Several of my ancestors lived in Fayette County, Virginia, at the beginning of the war. Fayette County was in the region that became West Virginia in 1863, so some people were for the Union and some were for the Confederacy. Others tried to walk a fine line by remaining neutral. The Confederate soldiers seemed to have more influence, probably due to the proximity to Richmond, the Confederate capital. There is clear evidence of Confederate soldiers forcing young men to serve, even to the point of kidnapping them. Here is an example of those events from a letter written in 1862 to Joseph Hopping by Mrs. Nancy Hunt (from Fayette County Footprints at MyFamily.com): “The Rebs have organized a new company in this county. Young Sam Tyree is Captain and John Halstead is Lieutenant.  They call themselves independent.  They are in here almost constantly and have done us much damage. They cannot conscript because they do not hold the county but they get all they can to join by persuading and scaring. They take boys 14 to 15 years old.  A heap have deserted them, 10 going down to Gauley [Federal headquarters] at one time.  This company took Sam Koonts, Jim Hamilton, Lanta Harrow prisoners and sent them to Richmond where I suppose they are now.”

One of those taken was my great-great grandfather, Anderson McVey. Anderson was the great-grandson of Sgt. John McVey, a Scottish immigrant who was with General Washington at Valley Forge.  Civil War records from Richmond, Virginia, report an Anderson McVey enlisting at Glade Spring (Company F, 37th Infantry Regiment Virginia) on March 5, 1862, but deserting on April 18, 1862.  However, family legend is slightly different; it says that Anderson was captured at age 14, taken away by Confederate troops, and released after several days.  Photos indicate that Anderson was a large man, so it is quite possible that as a teenager he looked older than he actually was.  In any case, his service in the Civil War was brief. Neither he nor his father was a slave owner. Anderson later fathered 12 children, all of whom grew up to serve their community well.

The Skaggs family lived not far from Anderson McVey. Thomas Skaggs, born in 1808, and his son, Thomas Anderson Skaggs, born in 1842, were both descendants of Revolutionary War patriots. Both enlisted in the Confederate army even though they had no slaves. Thomas was discharged after a year due to his age and disability.  His tombstone shows a Confederate flag, but I have never personally visited his gravesite and have never owned a Confederate flag. The son, Thomas Anderson Skaggs,  enlisted in the 22nd Virginia Infantry at White Sulphur Springs, Greenbrier County, Virginia. He was present on the 10/31/64 roll, but deserted and surrendered to the Union in March 1865. He took an oath of allegiance to the U.S. at Charleston, West Virginia, and was sent north on April 7, 1865, until the war was over. He was 24 years old. Thomas Anderson Skaggs married later that year and eventually had eight children, all of whom were well known and widely respected in Fayette County. How should this father and son be remembered?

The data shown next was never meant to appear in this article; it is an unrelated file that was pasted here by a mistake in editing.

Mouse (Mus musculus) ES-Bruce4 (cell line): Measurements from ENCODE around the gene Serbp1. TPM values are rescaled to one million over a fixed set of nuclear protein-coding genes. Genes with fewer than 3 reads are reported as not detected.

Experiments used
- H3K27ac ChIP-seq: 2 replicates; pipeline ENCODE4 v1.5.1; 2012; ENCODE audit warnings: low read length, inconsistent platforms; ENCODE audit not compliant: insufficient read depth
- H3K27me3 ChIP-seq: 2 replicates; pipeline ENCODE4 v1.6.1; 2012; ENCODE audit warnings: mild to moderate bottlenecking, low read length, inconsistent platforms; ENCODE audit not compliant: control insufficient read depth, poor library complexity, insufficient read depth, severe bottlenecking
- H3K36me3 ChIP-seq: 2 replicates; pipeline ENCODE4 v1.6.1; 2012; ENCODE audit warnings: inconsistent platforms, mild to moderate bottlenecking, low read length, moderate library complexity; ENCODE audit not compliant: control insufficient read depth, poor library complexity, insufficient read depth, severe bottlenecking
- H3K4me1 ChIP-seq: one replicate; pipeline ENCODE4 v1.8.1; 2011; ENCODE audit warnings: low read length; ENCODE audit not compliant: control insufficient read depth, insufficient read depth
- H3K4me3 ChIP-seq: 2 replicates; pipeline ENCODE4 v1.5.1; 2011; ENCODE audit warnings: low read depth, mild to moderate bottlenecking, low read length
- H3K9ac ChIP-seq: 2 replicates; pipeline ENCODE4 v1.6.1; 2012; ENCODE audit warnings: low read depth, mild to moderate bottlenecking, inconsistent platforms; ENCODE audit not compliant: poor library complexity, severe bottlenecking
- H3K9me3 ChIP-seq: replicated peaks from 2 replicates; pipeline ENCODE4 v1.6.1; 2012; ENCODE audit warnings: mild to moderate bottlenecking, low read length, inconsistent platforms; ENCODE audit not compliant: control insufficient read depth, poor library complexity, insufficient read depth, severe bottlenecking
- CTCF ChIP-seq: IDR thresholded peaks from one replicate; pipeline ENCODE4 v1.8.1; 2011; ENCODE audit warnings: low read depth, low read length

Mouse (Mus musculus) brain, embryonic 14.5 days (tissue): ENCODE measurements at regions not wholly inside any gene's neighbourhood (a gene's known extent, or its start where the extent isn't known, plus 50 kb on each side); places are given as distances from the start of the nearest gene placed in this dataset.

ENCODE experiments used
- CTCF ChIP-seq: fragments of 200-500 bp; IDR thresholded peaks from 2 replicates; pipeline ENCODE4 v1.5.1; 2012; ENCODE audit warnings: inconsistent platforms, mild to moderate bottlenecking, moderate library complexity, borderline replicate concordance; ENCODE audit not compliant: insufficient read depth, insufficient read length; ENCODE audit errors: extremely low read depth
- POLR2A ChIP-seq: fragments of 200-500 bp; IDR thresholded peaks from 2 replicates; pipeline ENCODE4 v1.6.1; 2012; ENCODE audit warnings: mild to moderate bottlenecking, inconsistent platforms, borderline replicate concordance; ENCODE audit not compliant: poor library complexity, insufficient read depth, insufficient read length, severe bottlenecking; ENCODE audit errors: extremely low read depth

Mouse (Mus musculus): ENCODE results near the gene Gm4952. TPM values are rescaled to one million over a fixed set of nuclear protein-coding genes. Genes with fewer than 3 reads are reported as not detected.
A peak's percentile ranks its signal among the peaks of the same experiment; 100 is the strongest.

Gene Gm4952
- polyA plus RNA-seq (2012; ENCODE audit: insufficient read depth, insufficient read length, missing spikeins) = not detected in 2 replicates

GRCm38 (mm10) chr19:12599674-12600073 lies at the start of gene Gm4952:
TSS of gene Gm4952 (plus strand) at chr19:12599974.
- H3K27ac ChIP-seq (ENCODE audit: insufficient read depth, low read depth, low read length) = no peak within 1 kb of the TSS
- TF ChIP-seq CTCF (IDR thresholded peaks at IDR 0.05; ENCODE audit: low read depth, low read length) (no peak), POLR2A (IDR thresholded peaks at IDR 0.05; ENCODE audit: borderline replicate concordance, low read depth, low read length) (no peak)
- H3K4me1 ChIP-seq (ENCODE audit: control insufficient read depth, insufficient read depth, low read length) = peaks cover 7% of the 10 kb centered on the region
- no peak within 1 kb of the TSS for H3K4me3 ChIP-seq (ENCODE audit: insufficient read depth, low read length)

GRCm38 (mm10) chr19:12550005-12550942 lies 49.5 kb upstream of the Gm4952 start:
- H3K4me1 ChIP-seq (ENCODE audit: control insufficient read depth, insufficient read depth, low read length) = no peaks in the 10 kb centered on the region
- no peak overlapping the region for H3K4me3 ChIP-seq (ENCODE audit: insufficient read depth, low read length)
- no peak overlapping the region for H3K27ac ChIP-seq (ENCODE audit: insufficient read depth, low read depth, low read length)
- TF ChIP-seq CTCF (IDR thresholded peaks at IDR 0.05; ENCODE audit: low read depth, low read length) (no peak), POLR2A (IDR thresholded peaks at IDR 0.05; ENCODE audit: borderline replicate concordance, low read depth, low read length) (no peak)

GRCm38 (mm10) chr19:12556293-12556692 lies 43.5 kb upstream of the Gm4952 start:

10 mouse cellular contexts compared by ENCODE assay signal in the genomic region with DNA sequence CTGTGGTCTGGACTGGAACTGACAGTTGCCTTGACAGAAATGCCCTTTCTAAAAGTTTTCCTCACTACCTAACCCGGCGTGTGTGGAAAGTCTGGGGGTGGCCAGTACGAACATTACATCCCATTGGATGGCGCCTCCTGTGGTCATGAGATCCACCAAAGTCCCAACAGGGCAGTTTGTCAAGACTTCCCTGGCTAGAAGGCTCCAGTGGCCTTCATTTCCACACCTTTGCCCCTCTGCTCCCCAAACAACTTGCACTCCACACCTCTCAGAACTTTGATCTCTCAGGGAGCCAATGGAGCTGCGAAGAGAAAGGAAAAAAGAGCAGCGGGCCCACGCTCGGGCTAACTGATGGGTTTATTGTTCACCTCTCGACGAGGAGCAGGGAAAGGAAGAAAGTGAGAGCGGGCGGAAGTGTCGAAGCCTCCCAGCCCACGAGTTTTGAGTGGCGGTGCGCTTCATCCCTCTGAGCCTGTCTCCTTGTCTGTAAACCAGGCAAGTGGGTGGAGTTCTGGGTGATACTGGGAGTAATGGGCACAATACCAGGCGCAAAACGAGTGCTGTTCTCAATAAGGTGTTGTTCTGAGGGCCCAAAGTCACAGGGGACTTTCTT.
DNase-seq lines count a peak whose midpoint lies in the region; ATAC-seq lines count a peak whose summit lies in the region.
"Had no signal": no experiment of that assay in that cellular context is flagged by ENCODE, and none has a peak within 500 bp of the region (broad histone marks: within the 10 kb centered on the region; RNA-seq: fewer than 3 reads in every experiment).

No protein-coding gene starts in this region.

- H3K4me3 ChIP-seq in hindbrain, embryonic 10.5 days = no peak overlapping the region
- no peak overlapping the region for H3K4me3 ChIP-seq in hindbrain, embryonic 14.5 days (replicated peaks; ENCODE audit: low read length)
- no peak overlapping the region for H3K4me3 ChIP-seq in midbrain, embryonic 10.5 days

Also living in Fayette County, West Virginia, was my great-great grandfather Jeffrey Steele, another soldier in the 22nd Virginia Infantry. That must have been the poor man’s army because he didn’t have any slaves, either. That is obvious after taking a look at his house, below. Jeffrey was the grandson of Revolutionary War soldier Robert Steele, whose immigrant ancestors were from Scotland. Jeffrey had the misfortune of being caught by Union soldiers very near his own home. Notes from 22nd Virginia Infantry, by Terry Lowry, tell how he was arrested and taken prisoner by Union forces on April 24, 1862, in Fayette County. He was sent to Wheeling to Atheneum Prison, and from Wheeling to Camp Chase, Ohio. He was at the Wheeling facility for only four days. On August 25, 1862, he was sent from Camp Chase to Vicksburg, Mississippi, to be exchanged. He was sent on board the steamer Jno. H. Doan on Sept. 11, 1862, with over 1000 other prisoners. He was finally exchanged at Akken’s Landing on November 10, 1862. He had been arrested by the 47th Ohio Regiment and charged with being in arms in U.S. territory and aiding and abetting the enemy, “evidence on hand” (probably food).  Also, the following information is included:  “First settler on Rich Creek (Romont) Fayette County . . . around 1860.  Built first school house at Rich Creek.  Taught school in his house at Romont.” Jeffrey Steele is also mentioned in Panorama of Fayette County, by John Cavalier, in the chapter “Rich Creek,” by A. J. Legg, (p. 385) as a trustee of the Rich Creek School. This is a man who raised six fine sons and a daughter, who also raised fine children, including several school administrators. How should Jeffrey be remembered?

Then, as now, men were often victims of circumstances and of the times in which they lived. Nothing about their lives was unusually commendable or abhorrent. They were just men, living ordinary lives, trying to take care of their families and be responsible citizens in their communities, but they should not be forgotten. Despite being on the wrong side of the war, they deserve to be honored, both for their service and for the lives they lived.